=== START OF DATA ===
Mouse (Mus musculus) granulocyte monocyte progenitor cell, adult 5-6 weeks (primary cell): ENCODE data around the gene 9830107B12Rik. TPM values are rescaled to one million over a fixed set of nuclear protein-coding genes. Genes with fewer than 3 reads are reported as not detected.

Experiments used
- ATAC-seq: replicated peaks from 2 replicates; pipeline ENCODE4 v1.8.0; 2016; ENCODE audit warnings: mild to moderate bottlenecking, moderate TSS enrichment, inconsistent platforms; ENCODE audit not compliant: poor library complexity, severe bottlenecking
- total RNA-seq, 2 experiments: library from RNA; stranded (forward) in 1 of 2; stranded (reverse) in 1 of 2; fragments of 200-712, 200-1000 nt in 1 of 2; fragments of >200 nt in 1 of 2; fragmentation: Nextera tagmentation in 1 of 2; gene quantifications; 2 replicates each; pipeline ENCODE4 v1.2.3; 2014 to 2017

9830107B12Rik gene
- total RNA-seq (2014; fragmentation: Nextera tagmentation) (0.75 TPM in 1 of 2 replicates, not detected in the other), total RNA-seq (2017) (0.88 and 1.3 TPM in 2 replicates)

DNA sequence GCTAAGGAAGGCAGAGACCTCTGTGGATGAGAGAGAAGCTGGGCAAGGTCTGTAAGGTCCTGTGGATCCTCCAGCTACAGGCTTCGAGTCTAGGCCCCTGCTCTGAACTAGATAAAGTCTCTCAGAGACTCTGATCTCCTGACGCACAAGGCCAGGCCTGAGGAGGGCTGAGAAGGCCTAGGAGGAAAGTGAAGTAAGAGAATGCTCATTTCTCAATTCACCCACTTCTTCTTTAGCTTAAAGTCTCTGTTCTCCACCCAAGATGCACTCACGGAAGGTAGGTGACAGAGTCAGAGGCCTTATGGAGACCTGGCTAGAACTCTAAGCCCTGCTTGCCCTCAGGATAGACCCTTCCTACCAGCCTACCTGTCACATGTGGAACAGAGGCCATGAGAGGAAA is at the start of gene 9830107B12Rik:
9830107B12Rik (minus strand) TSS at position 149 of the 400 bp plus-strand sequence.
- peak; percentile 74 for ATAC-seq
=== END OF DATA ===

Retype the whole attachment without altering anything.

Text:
Mouse (Mus musculus) granulocyte monocyte progenitor cell, adult 5-6 weeks (primary cell): ENCODE data around the gene 9830107B12Rik. TPM values are rescaled to one million over a fixed set of nuclear protein-coding genes. Genes with fewer than 3 reads are reported as not detected.

Experiments used
- ATAC-seq: replicated peaks from 2 replicates; pipeline ENCODE4 v1.8.0; 2016; ENCODE audit warnings: mild to moderate bottlenecking, moderate TSS enrichment, inconsistent platforms; ENCODE audit not compliant: poor library complexity, severe bottlenecking
- total RNA-seq, 2 experiments: library from RNA; stranded (forward) in 1 of 2; stranded (reverse) in 1 of 2; fragments of 200-712, 200-1000 nt in 1 of 2; fragments of >200 nt in 1 of 2; fragmentation: Nextera tagmentation in 1 of 2; gene quantifications; 2 replicates each; pipeline ENCODE4 v1.2.3; 2014 to 2017

9830107B12Rik gene
- total RNA-seq (2014; fragmentation: Nextera tagmentation) (0.75 TPM in 1 of 2 replicates, not detected in the other), total RNA-seq (2017) (0.88 and 1.3 TPM in 2 replicates)

DNA sequence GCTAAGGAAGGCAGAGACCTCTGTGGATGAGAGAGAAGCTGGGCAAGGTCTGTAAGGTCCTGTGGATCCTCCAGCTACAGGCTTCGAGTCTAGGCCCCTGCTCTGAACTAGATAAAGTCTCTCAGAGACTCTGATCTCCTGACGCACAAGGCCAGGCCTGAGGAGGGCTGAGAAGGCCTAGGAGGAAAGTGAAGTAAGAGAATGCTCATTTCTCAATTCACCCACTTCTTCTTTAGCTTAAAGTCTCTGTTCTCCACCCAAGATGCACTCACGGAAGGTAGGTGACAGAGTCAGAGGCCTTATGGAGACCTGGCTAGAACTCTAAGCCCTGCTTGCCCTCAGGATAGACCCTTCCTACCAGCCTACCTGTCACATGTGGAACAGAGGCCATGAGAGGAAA is at the start of gene 9830107B12Rik:
9830107B12Rik (minus strand) TSS at position 149 of the 400 bp plus-strand sequence.
- peak; percentile 74 for ATAC-seq